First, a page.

Bong hits 4 Jesus!

Cleaning Up Noise in Long-Exposure Photographs

Fig. 1 The photo has a purplish cast overall, and is speckled with dots (see detail).
The photo in Fig. 1 is a picture that I took at night, with a 10-minute exposure, to capture the stars wheeling around Polaris. Unfortunately, it was covered with speckles. I knew they couldn't be stars, since stars would have streaked like the ones visible in the inset.

At first I thought this was random noise of some kind; perhaps cosmic rays, perhaps thermal noise, or something that causes a pixel to become "on" randomly. But as I looked at other long-exposure photos I took that night, I found that the noise was the same in every picture. So I began to suspect the camera.

(At this point, I didn't think anything of the purple color. I thought it was some weird effect of the moonlight or of the long exposure time, or something.)

Fig. 2 A photo taken with a 10-minute exposure with the lens cap on also shows a purple haze, and the same pattern of dots (see detail).
To test the hypothesis that the noise came from the camera, I took a few long-exposure pictures with the lens cap on (see Fig. 2). Not only did I find a consistent pattern of speckles at exposure times above 3 minutes, I also found where the purple haze came from (no, not Jimi Hendrix).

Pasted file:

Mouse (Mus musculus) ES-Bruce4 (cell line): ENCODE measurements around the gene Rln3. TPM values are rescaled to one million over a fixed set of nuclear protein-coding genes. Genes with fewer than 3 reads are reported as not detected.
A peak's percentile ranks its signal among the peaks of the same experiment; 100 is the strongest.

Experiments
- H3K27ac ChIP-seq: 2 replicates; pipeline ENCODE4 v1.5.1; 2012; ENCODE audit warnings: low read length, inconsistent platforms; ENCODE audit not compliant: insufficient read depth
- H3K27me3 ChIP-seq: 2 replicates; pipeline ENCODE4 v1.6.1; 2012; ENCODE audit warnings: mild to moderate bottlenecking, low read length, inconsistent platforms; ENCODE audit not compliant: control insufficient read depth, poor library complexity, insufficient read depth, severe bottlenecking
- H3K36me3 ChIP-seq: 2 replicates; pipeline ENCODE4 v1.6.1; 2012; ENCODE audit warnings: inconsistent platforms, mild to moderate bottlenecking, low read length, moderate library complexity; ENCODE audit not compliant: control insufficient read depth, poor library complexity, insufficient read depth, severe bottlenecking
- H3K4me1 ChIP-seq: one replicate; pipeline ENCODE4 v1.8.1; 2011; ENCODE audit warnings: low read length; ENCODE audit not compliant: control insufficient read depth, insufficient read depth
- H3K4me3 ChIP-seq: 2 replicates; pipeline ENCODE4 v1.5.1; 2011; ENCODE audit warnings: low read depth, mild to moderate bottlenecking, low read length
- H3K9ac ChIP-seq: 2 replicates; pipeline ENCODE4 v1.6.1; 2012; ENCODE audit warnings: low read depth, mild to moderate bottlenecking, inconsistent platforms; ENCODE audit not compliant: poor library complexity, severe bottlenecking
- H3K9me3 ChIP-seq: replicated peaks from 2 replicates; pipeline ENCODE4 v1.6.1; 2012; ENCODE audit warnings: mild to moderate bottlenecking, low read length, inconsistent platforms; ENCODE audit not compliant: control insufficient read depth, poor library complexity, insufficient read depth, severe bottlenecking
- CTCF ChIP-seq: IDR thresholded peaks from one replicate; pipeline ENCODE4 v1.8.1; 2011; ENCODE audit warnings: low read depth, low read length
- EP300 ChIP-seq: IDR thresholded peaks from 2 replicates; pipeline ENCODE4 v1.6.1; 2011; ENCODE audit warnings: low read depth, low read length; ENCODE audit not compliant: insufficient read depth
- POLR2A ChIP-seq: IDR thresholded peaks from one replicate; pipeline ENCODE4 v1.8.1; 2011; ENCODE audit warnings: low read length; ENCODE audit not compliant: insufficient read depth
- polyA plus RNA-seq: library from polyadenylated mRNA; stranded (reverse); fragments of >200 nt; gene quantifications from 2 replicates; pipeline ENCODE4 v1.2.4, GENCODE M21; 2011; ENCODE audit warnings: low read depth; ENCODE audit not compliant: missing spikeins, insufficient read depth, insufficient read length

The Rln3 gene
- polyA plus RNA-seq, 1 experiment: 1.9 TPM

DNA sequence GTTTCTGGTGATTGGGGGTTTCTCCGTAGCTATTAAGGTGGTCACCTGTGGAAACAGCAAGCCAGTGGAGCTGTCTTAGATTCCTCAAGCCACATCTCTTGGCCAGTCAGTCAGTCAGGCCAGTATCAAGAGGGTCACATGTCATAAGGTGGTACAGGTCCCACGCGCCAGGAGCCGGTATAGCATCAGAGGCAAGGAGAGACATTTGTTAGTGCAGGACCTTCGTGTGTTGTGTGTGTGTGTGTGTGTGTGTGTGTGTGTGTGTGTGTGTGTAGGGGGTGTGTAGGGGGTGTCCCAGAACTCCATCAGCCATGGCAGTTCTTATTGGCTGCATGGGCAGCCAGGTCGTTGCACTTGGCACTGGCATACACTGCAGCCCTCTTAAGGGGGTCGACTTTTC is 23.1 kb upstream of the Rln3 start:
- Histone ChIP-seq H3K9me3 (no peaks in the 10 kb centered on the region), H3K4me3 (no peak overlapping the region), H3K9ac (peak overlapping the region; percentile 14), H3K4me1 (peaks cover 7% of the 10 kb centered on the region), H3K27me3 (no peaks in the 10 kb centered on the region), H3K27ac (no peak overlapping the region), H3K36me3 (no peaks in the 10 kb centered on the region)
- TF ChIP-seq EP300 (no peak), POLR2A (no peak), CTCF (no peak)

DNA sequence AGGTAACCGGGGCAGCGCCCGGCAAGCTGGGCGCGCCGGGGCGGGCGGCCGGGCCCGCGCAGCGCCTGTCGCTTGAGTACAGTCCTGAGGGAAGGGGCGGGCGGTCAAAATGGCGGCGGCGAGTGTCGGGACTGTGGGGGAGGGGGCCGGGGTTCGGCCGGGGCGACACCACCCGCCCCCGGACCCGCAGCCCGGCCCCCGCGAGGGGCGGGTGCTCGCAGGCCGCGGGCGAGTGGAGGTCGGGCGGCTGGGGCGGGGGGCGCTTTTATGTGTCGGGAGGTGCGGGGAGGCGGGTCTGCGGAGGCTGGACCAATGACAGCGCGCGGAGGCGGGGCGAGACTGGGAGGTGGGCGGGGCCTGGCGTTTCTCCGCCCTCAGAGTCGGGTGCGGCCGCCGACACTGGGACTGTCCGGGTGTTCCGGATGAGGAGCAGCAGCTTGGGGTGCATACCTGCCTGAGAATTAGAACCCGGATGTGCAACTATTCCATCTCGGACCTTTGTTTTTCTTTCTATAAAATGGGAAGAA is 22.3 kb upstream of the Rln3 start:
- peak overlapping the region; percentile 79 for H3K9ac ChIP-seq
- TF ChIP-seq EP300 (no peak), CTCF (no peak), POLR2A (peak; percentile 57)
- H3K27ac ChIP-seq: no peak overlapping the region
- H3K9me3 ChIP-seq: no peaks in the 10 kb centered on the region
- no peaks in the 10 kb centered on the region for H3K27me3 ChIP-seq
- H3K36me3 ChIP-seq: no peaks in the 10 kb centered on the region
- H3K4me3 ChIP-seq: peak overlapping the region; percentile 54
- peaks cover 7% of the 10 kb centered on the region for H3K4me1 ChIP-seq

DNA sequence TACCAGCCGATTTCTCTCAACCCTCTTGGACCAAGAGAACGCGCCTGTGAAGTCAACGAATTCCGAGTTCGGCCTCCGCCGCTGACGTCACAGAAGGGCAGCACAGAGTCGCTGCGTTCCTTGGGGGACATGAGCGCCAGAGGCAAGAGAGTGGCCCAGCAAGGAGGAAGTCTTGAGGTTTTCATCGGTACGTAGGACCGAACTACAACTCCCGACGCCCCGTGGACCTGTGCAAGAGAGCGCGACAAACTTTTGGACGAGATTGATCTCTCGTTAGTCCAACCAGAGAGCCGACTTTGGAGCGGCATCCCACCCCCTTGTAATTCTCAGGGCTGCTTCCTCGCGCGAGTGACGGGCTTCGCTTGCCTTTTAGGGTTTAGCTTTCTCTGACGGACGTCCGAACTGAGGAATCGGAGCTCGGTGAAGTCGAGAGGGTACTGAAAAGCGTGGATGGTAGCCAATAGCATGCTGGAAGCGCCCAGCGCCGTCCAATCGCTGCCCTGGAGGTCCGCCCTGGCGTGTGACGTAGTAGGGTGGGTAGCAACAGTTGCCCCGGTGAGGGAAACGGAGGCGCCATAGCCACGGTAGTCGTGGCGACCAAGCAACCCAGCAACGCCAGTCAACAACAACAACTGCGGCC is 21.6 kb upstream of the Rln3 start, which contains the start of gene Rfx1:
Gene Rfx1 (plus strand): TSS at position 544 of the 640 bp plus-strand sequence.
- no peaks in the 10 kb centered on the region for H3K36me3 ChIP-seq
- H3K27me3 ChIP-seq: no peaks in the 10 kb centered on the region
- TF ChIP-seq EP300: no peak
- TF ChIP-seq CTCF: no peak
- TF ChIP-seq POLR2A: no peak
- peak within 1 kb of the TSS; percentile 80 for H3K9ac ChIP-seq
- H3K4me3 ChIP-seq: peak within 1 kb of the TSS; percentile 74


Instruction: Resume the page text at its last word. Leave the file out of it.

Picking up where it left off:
Fig. 3 Subtracting Fig. 2 from Fig. 1 cleans the image up considerably.
Since the noise came from the camera in a fairly consistent pattern, and since I had a picture of this noise, it should be possible to know what to remove from the original photo.

I edited the original photo (Fig. 1) with the Gimp, and added the "noise" photo (Fig. 2) as a second layer, using "Difference" mode in the "Layers, Channels & Paths" dialog box ("Subtract" also seems to work, in this case).

The result is in Fig. 3. As you can see in the detail view, the speckles are almost gone, as is the purple haze.

You may notice "haloes" around the remaining speckles. I'm not sure, but these might be compression artifacts: the original photo is a JPEG file, whereas the "noise" image is a full-size TIFF image. Since JPEG uses lossy compression, the haloes may have been introduced when the image was compressed.

The colors still seem a bit wrong, but it's hard to tell how, exactly.